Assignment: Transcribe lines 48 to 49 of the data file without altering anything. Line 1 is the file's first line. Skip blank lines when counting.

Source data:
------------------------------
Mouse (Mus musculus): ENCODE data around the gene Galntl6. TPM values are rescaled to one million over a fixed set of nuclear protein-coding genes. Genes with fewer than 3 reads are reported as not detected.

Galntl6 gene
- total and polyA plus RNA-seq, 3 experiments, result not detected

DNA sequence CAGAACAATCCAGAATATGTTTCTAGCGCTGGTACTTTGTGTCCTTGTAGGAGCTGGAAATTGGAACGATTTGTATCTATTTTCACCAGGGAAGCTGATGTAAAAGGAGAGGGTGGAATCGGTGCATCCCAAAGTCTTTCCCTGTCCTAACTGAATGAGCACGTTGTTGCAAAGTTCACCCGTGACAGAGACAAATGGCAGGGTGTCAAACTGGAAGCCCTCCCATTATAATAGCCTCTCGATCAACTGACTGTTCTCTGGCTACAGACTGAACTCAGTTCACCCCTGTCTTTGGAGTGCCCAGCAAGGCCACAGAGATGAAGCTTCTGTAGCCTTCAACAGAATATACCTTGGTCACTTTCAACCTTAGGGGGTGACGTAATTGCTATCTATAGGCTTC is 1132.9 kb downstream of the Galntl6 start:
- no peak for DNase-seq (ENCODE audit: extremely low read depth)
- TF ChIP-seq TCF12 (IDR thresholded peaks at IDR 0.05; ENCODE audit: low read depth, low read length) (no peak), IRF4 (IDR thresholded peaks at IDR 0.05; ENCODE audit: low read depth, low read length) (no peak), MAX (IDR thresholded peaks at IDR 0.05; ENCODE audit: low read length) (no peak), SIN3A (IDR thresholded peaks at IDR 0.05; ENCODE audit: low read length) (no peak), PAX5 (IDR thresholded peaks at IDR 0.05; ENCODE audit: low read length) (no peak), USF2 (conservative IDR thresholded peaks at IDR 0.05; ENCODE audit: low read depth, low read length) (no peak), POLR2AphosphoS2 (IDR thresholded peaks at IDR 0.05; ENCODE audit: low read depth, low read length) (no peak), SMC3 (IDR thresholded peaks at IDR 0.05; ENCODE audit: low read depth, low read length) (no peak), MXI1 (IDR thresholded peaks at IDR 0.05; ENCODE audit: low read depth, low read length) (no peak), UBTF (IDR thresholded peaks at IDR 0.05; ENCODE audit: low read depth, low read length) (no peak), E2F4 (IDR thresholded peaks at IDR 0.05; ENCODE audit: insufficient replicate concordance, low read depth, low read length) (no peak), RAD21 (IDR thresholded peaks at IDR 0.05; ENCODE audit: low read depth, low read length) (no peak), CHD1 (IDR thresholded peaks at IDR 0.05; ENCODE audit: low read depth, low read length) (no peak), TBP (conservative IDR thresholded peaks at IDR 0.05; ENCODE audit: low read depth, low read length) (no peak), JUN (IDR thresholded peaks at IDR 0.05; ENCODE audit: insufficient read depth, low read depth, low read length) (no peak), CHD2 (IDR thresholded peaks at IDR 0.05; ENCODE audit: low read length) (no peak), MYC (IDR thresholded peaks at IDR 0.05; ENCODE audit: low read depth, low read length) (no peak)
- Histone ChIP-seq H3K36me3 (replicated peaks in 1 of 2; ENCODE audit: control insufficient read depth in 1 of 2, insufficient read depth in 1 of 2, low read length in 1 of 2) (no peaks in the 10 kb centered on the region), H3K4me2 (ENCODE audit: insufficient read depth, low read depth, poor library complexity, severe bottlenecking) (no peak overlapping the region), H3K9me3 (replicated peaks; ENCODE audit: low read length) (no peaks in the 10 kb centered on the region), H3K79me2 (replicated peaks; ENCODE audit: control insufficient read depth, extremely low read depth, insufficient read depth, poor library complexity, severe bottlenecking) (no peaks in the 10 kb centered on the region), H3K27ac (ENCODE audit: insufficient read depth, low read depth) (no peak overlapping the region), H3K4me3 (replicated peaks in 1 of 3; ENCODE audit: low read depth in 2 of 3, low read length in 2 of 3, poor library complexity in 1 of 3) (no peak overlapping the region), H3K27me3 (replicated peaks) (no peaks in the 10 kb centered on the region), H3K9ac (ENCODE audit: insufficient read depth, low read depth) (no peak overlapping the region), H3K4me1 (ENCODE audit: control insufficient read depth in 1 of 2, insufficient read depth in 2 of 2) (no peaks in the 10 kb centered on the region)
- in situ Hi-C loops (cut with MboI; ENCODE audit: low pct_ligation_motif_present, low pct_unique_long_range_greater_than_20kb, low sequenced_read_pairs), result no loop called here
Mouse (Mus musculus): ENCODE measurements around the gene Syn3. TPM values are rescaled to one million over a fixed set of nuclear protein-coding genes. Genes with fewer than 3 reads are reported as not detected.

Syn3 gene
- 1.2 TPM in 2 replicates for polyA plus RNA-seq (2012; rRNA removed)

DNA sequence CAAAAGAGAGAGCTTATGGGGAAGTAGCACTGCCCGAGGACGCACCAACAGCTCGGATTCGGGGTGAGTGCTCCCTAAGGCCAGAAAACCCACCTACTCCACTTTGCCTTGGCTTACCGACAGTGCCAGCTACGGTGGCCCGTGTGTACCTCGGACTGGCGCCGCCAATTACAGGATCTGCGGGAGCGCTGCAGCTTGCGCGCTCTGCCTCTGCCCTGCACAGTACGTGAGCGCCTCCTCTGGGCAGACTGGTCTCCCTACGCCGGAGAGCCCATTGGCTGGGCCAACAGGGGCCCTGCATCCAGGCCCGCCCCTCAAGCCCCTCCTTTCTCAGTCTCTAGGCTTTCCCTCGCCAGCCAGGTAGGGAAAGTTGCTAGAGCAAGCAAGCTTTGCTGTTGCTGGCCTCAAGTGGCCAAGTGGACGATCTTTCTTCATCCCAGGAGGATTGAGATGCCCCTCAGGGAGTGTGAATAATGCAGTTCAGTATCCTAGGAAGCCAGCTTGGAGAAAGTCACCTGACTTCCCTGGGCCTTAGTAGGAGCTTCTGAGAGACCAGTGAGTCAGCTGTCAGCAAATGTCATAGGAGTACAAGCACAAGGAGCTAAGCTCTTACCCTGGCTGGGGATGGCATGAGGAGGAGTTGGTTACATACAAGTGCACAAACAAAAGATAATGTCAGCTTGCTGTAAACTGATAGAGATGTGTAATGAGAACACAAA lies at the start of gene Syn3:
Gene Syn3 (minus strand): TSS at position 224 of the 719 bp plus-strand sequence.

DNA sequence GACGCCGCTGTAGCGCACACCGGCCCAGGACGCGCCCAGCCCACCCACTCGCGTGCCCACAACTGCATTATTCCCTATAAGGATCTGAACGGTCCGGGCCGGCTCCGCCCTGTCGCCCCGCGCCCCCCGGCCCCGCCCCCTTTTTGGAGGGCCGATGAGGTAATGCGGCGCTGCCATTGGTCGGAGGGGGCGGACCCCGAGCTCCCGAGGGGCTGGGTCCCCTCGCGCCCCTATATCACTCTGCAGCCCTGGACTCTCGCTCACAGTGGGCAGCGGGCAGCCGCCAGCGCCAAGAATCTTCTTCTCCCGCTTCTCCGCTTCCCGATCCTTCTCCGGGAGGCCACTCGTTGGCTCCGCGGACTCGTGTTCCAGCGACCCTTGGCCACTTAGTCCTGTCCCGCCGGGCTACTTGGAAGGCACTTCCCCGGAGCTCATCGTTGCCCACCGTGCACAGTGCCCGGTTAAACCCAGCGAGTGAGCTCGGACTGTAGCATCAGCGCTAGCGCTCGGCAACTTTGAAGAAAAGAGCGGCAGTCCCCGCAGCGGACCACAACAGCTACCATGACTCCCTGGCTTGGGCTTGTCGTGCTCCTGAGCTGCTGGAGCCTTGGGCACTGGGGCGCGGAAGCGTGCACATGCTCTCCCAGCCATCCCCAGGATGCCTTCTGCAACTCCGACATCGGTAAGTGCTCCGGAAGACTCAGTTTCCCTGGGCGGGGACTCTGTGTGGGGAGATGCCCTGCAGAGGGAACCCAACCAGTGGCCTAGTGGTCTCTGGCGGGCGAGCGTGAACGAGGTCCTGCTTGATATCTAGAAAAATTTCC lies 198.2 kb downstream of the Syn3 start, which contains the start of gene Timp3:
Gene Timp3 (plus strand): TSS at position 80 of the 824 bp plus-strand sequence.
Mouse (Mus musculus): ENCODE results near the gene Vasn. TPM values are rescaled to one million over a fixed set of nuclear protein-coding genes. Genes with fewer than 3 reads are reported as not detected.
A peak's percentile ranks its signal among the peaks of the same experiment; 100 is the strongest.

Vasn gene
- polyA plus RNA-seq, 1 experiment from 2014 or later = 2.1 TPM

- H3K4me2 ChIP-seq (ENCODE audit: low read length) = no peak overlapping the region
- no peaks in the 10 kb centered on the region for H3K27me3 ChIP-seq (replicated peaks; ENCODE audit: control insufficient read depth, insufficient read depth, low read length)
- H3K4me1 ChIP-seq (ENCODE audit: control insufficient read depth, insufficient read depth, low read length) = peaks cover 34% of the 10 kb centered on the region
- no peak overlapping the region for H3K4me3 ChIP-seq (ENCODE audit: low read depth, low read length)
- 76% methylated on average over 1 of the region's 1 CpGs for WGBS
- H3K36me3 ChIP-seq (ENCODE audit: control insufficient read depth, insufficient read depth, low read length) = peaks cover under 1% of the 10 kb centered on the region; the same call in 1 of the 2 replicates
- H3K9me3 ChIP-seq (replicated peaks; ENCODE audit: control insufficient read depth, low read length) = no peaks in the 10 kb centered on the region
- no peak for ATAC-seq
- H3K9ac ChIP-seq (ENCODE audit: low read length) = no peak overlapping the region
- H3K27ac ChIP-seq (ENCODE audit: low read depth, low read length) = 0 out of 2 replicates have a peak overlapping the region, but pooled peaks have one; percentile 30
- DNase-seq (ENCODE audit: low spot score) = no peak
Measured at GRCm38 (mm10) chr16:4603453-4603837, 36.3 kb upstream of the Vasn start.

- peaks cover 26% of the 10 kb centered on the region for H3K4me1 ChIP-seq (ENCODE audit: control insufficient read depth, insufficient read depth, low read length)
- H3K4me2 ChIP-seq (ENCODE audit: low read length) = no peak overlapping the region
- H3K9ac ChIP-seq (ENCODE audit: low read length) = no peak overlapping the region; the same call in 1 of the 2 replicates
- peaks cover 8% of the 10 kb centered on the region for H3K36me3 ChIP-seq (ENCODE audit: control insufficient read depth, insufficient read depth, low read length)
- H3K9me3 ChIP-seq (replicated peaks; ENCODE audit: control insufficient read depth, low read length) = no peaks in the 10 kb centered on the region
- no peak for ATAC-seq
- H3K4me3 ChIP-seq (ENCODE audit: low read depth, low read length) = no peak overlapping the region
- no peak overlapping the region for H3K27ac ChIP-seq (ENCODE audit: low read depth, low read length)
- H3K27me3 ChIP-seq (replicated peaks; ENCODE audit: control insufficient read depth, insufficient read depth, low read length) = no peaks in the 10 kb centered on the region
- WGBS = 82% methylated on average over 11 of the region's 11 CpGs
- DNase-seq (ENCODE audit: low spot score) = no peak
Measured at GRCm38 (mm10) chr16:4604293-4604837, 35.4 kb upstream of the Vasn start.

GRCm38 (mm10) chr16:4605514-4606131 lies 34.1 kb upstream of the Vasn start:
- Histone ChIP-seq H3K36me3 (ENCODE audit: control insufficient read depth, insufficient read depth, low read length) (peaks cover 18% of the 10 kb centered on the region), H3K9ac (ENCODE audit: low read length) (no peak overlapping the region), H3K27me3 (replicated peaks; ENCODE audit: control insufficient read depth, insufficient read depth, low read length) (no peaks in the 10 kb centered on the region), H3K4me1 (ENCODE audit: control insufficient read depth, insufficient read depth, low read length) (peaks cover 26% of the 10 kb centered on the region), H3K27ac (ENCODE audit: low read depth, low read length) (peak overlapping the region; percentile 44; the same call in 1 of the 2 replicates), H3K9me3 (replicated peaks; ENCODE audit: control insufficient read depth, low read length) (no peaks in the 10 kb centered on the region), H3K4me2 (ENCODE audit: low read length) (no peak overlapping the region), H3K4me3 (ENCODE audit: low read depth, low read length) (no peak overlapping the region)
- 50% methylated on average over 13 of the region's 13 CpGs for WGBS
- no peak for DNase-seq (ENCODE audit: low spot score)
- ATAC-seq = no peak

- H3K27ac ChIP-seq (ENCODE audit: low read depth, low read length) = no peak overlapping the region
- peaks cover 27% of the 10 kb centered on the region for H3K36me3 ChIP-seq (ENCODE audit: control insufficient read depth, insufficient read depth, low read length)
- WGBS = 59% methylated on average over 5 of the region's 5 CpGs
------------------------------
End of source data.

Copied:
- ATAC-seq = no peak

- H3K27ac ChIP-seq (ENCODE audit: low read depth, low read length) = no peak overlapping the region